Tonight at Robinson’s just across from the Hotel Europa, we met a couple. Not just any couple, but star-crossed internet lovers who had met online only 3 weeks ago and had met in person tonight for the very first time. She was full of stories…her brother met William and Kate last week. He’d gotten to spend an hour with the royal couple, and “Believe you me,” she told me, “Kate is even more beautiful in person.” Then she squinted a bit beyond her vodka and Diet Cokes, and became my best friend ever with this comment, “You know what you look a bit, no quite a lot like Kate.” Ahaha, I wish, but I love this lady for her vodka goggled flattery.
The conversation got a little heavier when this lady, um, let’s call her Sallie, started talking about her family. Sallie is a Catholic who grew up in Belfast during the Troubles. She was 9 when the first hunger striker died. Sallie left for a smoke break and when she returned, she was a bit emotional, she leaned over and confidentially told us that her father had been murdered on the Westlink bridge. This bridge is not 200 yards or so from where we were sitting. You’d never know it nowadays; we use that bridge everytime we go to the city center. Sallie says her father was killed for nothing more than being a Catholic. The injustice of all this is just sickening. I can’t figure how people can treat people like that, and inflict so much suffering on each other. Sallie however insisted, “I don’t want, how do you say it, repercussions, all I want is peace.”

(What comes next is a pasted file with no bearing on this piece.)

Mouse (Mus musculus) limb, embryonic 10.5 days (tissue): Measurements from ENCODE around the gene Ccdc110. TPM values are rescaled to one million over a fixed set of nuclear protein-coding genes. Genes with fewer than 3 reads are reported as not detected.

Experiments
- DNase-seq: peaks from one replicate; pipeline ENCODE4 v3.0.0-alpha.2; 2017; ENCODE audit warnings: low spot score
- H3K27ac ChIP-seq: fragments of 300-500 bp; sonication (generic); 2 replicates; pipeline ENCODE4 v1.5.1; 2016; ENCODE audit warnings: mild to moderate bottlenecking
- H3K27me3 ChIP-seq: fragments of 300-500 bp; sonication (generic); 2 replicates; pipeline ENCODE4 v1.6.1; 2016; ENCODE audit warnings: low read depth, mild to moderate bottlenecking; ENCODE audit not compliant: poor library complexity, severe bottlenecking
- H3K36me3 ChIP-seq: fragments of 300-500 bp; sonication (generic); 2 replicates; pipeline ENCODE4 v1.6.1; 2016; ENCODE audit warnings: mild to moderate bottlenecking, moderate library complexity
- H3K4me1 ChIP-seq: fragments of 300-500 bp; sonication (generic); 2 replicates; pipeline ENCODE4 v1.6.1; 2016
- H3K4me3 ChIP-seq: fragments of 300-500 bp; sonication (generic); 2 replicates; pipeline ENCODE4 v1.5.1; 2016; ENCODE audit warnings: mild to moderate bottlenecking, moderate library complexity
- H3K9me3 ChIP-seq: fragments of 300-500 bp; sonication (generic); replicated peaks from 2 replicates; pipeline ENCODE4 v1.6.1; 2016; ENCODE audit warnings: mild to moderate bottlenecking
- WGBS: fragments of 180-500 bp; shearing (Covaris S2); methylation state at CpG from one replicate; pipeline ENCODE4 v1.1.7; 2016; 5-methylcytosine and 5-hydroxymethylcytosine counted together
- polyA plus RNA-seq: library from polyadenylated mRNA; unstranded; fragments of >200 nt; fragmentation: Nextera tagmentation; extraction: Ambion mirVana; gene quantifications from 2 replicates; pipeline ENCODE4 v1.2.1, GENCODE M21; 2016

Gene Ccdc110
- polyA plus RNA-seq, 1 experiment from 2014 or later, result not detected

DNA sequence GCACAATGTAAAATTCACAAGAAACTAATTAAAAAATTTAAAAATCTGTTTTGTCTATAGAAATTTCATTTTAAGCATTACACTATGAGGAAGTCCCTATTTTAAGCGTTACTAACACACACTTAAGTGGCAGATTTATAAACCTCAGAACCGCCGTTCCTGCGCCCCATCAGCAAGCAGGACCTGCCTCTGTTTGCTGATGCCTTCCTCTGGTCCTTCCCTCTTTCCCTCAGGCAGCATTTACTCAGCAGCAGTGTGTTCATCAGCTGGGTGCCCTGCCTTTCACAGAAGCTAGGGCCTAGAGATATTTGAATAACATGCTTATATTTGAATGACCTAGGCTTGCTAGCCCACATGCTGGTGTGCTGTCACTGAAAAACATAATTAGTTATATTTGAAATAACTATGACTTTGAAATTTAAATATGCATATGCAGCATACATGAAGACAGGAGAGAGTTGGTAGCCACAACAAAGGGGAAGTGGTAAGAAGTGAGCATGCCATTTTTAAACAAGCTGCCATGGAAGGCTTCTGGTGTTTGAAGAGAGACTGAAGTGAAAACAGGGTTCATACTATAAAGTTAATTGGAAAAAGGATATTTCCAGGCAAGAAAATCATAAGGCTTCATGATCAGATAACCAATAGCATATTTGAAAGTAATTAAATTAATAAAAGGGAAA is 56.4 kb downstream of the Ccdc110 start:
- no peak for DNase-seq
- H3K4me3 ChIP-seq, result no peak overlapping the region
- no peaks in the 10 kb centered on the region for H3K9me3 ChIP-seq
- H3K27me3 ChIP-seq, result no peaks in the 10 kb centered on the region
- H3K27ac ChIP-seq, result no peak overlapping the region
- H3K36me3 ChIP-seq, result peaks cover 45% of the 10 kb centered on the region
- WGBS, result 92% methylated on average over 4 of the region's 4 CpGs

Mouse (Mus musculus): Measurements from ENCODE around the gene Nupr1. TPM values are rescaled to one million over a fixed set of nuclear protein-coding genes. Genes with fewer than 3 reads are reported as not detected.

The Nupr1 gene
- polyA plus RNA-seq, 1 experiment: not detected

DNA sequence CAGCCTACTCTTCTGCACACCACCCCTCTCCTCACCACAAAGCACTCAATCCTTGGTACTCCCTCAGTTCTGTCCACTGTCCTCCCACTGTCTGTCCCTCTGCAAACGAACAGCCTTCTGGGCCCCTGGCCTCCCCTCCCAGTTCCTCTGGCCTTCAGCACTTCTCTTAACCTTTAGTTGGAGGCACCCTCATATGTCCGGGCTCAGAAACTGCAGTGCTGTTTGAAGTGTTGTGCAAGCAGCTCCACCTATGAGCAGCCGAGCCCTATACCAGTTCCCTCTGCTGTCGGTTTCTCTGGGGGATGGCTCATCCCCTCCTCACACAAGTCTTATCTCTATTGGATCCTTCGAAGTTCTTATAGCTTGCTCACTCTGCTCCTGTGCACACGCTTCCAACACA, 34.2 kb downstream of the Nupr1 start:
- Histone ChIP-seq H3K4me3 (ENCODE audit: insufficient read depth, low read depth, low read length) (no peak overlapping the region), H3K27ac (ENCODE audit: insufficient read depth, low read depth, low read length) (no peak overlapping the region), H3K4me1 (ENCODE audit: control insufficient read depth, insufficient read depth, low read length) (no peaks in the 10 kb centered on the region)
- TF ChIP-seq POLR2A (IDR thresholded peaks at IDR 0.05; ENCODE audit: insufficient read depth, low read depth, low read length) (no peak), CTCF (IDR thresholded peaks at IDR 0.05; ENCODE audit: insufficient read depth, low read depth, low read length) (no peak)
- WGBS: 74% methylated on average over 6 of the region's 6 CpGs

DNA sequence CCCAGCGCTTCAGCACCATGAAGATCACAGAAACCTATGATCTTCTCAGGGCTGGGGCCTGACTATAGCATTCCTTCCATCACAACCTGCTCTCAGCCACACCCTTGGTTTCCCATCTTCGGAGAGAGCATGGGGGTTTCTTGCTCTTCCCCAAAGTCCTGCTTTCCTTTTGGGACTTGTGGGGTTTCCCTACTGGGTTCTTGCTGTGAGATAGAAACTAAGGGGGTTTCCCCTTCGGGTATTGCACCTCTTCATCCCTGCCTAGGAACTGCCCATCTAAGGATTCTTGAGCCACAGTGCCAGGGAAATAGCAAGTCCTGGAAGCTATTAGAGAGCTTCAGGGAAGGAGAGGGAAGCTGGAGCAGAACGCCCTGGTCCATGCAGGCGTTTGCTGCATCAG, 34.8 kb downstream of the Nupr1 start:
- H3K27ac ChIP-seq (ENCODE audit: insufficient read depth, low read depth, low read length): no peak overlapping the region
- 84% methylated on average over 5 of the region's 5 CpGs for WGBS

I hear stories like this all the time. Honestly, it makes feel so inadequate to my job. I can sympathize all day long, but I really have no idea what these people are feeling. I’ve never known that sort of pain or confusion. Truth be told, I hope I never do. This year I’ve learned so much about the importance of communication. I’m staggered and grateful that people have chosen to share their lives and stories with me. I just hope I’m doing right by them; it’s overwhelming sometimes.
Back to Sallie, well, she was having a jolly time. Her date, Dave, was even happier. Every time Sallie got up to smoke he would extol her virtues to us. It was sooo funny, but I can’t help but be impressed by their audacious, reckless approach to love and relationships. Sallie has experienced so much, she’s a single mother of 5, and she may have been the better (or worse) for vodka Diet Cokes with Coors Light chasers, but she has let go of so much pain and was putting herself entirely on the line for a crazy shot at love. Cheers to you Sallie, I can’t say I’ve ever had your sort of guts.